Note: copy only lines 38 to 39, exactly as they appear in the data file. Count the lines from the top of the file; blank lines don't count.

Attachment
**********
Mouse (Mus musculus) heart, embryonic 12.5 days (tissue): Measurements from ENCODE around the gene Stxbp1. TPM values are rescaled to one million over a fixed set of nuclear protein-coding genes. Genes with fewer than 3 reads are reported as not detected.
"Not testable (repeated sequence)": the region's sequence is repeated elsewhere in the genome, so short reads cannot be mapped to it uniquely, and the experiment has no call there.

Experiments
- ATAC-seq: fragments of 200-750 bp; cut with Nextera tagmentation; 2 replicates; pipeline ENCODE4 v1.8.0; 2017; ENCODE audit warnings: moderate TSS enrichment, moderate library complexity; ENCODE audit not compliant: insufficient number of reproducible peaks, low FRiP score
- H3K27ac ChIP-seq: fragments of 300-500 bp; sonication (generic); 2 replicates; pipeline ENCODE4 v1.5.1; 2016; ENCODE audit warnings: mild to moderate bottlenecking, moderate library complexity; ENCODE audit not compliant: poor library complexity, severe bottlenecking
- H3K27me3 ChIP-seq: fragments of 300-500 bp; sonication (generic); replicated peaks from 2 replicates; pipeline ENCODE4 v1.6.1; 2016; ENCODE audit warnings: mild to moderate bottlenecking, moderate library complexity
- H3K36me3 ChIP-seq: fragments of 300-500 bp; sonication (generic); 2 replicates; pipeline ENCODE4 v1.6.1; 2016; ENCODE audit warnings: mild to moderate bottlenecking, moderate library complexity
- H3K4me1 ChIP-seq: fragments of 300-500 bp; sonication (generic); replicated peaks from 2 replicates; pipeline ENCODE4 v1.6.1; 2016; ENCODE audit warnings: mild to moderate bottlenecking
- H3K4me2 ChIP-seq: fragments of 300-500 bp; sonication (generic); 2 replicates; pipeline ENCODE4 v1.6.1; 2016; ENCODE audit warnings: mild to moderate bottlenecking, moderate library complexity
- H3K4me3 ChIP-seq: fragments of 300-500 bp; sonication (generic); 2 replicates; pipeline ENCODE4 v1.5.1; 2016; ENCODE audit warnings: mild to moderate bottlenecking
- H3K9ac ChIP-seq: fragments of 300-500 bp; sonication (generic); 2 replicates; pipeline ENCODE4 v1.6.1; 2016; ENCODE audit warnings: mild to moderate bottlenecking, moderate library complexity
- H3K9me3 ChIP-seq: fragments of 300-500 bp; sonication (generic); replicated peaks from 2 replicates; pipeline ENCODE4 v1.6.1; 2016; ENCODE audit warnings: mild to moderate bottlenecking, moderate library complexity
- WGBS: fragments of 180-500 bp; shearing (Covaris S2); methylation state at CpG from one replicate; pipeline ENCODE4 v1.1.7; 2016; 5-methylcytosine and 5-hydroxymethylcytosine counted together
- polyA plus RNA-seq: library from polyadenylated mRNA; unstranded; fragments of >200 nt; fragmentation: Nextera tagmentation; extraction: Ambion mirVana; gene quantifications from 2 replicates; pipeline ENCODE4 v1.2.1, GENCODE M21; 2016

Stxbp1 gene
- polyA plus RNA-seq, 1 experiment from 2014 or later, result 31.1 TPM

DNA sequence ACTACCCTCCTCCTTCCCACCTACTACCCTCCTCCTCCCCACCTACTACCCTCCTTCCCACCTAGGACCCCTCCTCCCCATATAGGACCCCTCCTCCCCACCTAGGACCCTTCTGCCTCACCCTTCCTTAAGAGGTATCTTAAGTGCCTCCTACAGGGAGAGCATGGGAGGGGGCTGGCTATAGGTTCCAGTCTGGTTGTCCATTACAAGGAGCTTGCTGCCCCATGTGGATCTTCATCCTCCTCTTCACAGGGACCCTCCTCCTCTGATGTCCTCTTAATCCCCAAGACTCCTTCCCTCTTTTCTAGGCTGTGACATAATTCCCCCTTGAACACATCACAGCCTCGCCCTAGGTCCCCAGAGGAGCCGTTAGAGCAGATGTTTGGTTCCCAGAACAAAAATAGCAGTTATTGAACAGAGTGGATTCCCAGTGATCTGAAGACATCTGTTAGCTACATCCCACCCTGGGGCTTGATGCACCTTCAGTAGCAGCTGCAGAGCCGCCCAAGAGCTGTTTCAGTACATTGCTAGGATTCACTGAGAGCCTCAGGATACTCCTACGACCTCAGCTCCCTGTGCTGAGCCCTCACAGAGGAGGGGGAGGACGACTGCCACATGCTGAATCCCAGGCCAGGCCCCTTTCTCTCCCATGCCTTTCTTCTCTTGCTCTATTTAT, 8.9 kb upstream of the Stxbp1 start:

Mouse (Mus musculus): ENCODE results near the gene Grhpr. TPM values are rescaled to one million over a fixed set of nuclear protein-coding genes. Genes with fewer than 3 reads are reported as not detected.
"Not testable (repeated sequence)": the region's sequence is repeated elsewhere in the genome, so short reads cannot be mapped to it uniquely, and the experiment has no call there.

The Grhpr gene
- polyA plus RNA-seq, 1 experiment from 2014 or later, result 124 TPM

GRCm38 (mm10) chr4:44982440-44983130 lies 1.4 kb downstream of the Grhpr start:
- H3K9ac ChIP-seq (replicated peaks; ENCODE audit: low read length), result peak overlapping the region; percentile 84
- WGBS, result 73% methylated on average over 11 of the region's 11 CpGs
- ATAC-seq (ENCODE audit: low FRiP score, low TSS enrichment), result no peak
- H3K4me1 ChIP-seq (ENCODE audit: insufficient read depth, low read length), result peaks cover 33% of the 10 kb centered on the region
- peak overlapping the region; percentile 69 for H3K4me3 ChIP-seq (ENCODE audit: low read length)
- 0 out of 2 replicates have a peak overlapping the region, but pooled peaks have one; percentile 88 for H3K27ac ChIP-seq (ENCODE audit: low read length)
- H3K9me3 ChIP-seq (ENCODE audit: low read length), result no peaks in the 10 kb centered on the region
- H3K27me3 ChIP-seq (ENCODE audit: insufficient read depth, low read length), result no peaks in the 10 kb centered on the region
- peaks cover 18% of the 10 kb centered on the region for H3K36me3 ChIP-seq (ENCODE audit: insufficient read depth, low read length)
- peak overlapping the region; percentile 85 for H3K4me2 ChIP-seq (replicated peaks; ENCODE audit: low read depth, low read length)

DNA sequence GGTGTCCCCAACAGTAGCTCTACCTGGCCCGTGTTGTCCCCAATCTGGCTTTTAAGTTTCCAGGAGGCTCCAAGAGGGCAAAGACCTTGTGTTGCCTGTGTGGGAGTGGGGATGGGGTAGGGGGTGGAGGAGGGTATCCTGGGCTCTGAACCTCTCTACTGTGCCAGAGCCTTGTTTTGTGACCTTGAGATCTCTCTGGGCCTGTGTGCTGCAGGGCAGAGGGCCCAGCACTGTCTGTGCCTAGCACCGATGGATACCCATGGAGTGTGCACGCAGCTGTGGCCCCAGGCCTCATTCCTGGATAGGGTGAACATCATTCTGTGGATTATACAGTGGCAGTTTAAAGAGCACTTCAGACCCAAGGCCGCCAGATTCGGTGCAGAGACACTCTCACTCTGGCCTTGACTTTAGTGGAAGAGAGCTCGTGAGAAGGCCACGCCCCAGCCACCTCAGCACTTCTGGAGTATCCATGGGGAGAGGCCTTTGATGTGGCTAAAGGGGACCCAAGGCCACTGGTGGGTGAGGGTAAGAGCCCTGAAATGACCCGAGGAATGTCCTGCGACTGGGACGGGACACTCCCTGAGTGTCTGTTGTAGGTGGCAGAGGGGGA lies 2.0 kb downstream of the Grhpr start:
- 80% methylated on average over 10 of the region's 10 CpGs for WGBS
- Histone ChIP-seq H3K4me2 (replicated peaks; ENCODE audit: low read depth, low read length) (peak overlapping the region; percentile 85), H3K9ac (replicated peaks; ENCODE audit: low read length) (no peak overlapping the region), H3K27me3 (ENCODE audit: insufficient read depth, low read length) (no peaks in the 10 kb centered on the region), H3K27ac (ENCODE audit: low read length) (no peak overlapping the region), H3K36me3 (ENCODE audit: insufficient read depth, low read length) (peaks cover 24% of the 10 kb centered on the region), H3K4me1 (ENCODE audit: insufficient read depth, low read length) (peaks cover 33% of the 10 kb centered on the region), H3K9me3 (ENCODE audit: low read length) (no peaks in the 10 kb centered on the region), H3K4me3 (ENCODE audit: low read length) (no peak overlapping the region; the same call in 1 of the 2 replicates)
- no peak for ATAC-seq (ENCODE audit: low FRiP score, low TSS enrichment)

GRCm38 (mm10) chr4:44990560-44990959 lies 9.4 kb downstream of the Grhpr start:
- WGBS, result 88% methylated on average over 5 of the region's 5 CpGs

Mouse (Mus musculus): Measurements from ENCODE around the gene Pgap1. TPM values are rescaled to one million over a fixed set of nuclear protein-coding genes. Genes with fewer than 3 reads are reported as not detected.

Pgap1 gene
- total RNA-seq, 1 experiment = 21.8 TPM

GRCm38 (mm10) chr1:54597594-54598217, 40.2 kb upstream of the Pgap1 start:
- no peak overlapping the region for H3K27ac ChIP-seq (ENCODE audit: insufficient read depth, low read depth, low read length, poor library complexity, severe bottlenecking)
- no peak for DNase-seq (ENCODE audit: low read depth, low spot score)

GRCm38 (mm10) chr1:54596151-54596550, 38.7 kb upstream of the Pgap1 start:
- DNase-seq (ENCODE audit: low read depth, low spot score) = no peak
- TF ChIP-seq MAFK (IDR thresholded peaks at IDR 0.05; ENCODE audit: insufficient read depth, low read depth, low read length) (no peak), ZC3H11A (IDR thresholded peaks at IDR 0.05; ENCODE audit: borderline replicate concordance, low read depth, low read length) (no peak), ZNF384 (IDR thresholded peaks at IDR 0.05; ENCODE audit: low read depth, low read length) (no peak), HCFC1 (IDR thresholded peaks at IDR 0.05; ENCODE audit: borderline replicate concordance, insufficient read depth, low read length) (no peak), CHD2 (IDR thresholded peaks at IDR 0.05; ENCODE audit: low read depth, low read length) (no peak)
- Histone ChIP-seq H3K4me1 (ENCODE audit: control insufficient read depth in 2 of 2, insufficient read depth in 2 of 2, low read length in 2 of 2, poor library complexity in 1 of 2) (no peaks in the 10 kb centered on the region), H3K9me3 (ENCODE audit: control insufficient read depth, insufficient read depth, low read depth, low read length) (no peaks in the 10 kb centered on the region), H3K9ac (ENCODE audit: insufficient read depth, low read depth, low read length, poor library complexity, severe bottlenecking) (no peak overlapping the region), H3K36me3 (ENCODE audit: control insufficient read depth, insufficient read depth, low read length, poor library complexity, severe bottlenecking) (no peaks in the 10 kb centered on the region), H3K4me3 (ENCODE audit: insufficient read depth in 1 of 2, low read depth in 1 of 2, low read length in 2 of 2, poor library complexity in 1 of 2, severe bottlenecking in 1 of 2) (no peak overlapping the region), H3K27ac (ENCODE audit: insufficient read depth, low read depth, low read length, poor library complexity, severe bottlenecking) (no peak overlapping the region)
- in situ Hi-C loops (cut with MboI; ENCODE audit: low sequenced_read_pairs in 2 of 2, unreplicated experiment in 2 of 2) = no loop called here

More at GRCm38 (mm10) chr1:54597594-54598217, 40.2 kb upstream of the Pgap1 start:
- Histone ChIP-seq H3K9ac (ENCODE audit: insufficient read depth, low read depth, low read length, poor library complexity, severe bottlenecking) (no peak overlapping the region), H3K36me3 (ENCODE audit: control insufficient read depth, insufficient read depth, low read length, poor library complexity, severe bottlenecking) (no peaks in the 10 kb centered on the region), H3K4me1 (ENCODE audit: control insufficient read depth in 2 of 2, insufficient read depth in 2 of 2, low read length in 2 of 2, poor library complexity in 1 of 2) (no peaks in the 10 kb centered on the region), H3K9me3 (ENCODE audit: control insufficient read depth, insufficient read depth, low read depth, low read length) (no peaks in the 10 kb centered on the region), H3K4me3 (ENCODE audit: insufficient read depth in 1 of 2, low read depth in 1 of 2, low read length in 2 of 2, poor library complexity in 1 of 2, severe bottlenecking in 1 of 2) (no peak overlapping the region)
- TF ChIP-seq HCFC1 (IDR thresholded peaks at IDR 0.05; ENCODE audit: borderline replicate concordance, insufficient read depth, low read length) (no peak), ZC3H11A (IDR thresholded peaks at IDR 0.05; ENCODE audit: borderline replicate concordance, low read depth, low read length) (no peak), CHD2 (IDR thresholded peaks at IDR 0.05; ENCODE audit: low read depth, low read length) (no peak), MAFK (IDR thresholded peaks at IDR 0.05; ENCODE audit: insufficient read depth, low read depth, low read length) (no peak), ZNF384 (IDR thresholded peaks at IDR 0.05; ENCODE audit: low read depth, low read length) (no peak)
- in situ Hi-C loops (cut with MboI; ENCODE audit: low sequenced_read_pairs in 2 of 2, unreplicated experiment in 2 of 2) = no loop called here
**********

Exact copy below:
- WGBS, result 88% methylated on average over 5 of the region's 5 CpGs

Mouse (Mus musculus): Measurements from ENCODE around the gene Pgap1. TPM values are rescaled to one million over a fixed set of nuclear protein-coding genes. Genes with fewer than 3 reads are reported as not detected.